President Moon Jae-in of South Korea is scheduled to leave for the Group of Seven summit in Britain on Friday, where discussion of opposing China could overshadow Seoul’s ambitions to be regarded as a stronger participant on issues like climate change and the COVID-19 epidemic.
South Korea is one of several guest countries invited to the G7 meeting as the wealthy democracies attempt to demonstrate to the rest of the world that they can still work together to address major crises by donating hundreds of millions of COVID-19 vaccines to developing countries and pledging to slow climate change.
“At the G7, we will demonstrate our leadership in creating cooperative approaches to major global challenges such as health and climate change,” a senior presidential official told reporters.
Moon has hailed parts of South Korea’s pandemic responses as a global example, citing aggressive tracking and tracing, avoiding broad lockdowns while keeping cases low.
South Korea has committed to zero emissions by 2050 and presented a “Green New Deal” to harness investment in green technologies as a way to recover from the pandemic, as well as a pledge to stop funding coal projects across the region under Moon’s leadership.
However, discussions on free trade and combating Beijing’s expanding influence are set to be part of the summit. In the midst of a conflict with China, Australia, another summit guest, has called on the G7 to support WTO reform to combat the growing use of “economic coercion.”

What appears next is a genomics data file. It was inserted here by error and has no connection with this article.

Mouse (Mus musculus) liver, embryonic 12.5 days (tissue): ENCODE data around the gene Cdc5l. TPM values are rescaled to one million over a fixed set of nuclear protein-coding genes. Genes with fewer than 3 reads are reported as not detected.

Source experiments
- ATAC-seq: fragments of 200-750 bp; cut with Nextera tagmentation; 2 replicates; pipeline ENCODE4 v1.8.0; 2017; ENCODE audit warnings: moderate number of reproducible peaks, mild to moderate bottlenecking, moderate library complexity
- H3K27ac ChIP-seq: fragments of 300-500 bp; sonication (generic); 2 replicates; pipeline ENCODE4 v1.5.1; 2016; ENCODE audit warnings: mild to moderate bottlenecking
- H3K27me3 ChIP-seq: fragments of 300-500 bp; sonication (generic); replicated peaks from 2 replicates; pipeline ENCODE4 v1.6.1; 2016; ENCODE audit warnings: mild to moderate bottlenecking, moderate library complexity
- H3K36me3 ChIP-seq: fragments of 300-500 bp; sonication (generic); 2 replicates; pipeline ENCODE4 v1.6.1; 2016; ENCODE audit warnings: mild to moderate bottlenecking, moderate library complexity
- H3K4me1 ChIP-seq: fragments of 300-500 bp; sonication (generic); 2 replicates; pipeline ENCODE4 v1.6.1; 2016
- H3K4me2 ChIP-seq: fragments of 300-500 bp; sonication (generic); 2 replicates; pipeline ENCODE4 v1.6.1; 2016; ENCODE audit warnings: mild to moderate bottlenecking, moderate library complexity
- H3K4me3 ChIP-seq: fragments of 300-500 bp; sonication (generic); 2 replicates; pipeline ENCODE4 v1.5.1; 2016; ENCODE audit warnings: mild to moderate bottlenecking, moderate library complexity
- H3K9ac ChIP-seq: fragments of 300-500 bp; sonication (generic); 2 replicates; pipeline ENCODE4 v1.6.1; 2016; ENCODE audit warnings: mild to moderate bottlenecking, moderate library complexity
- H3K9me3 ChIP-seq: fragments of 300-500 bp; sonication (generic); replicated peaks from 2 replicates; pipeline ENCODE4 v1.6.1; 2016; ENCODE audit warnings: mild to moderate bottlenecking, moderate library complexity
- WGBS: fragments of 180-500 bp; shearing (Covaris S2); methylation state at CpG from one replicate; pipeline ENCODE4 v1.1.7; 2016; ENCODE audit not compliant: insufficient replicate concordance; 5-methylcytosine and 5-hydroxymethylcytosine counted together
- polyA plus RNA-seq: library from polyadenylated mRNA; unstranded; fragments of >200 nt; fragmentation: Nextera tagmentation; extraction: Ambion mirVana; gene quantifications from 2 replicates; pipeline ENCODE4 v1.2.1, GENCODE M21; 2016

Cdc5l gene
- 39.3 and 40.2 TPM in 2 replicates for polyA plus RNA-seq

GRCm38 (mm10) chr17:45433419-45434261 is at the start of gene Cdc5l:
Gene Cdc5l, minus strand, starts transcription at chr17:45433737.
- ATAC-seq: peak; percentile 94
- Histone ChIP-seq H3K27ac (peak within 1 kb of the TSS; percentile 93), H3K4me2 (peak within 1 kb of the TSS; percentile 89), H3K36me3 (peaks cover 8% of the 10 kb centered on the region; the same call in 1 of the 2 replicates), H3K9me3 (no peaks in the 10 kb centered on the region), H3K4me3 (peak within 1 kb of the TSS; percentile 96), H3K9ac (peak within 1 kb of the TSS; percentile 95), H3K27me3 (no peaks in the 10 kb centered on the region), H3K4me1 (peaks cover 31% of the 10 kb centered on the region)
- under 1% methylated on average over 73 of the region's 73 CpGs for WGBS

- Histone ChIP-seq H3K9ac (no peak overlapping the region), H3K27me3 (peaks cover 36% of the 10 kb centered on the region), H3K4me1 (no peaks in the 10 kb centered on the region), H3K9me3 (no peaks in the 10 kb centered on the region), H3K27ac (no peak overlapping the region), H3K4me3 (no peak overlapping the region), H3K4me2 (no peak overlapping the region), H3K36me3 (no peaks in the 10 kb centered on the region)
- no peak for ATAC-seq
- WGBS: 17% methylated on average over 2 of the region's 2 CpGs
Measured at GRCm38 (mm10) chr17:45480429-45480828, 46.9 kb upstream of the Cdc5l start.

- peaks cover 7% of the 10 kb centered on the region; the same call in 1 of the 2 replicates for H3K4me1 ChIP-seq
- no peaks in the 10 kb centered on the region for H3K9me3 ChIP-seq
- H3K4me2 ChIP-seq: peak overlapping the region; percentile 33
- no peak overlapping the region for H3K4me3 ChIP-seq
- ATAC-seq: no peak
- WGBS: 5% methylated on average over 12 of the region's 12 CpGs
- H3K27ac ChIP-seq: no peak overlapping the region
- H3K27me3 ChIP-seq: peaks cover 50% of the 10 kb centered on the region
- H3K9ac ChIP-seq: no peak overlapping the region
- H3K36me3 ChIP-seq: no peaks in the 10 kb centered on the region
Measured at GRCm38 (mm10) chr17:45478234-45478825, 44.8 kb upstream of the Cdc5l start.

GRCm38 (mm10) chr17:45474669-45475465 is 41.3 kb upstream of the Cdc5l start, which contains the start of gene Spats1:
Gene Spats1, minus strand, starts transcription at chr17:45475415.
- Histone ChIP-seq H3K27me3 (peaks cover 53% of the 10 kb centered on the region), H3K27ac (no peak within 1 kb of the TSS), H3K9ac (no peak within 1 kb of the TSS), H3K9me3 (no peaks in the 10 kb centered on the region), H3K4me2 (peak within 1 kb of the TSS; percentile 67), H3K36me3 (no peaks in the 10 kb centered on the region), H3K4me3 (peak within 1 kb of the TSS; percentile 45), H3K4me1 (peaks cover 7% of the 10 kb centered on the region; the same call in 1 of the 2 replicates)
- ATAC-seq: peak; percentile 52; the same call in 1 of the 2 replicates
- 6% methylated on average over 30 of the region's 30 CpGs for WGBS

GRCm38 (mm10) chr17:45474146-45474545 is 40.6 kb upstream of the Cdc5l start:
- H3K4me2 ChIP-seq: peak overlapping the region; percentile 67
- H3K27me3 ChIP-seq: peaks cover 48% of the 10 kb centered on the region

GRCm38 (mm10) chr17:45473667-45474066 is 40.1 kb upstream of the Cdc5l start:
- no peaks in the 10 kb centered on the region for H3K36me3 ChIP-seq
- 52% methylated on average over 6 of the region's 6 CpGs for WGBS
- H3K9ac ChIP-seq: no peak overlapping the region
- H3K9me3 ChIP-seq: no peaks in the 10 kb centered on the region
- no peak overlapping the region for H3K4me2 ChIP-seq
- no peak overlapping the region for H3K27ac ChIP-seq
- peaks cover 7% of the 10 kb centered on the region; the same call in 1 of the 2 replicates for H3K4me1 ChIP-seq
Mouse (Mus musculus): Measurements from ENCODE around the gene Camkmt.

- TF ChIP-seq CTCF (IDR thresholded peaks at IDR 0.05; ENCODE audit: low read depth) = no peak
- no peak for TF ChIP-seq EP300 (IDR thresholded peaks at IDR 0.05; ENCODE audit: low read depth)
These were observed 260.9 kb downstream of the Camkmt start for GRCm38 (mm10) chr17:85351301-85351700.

Seoul has treaded a tight line in dealing with Beijing, South Korea’s largest trading partner and a country that has demonstrated a readiness to punish economically in the past, such as during a 2017 spat over US anti-missile systems installed in the country.
In South Korea, anti-China sentiment is at historic highs, and Moon’s ruling party is experiencing domestic pressure on the subject.
Last month, during his first meeting with US President Joe Biden, Moon stunned some observers by announcing that South Korea will engage with the US on “peace and stability in the Taiwan Strait,” a comment that garnered a warning from China not to interfere.
According to Ramon Pacheco Pardo, a Korea expert at King’s College London, the subtle shift to stronger public statements from Seoul appears to be due to several factors, including an increasing wariness of Beijing among South Koreans and Biden’s less bombastic approach than his predecessor Donald Trump.
“In his approach to China, Biden is more astute, focused on cooperation with like-minded countries and partners,” he said. “This provides adequate diplomatic cover for the Moon government to collaborate with Biden’s China strategy.”
According to Anthony Rinna, a senior editor with Sino-NK, a group that studies the Korean peninsula and its relations with neighbors such as China, the economic beating South Korea took during Moon’s first year in office hardened his party’s views on China to some extent, and broader anti-China sentiment in South Korea has since soared.
“With an election coming up in less than a year, the onus is on the ruling party to show people that it is capable of taking a suitably harsh position against China,” he said.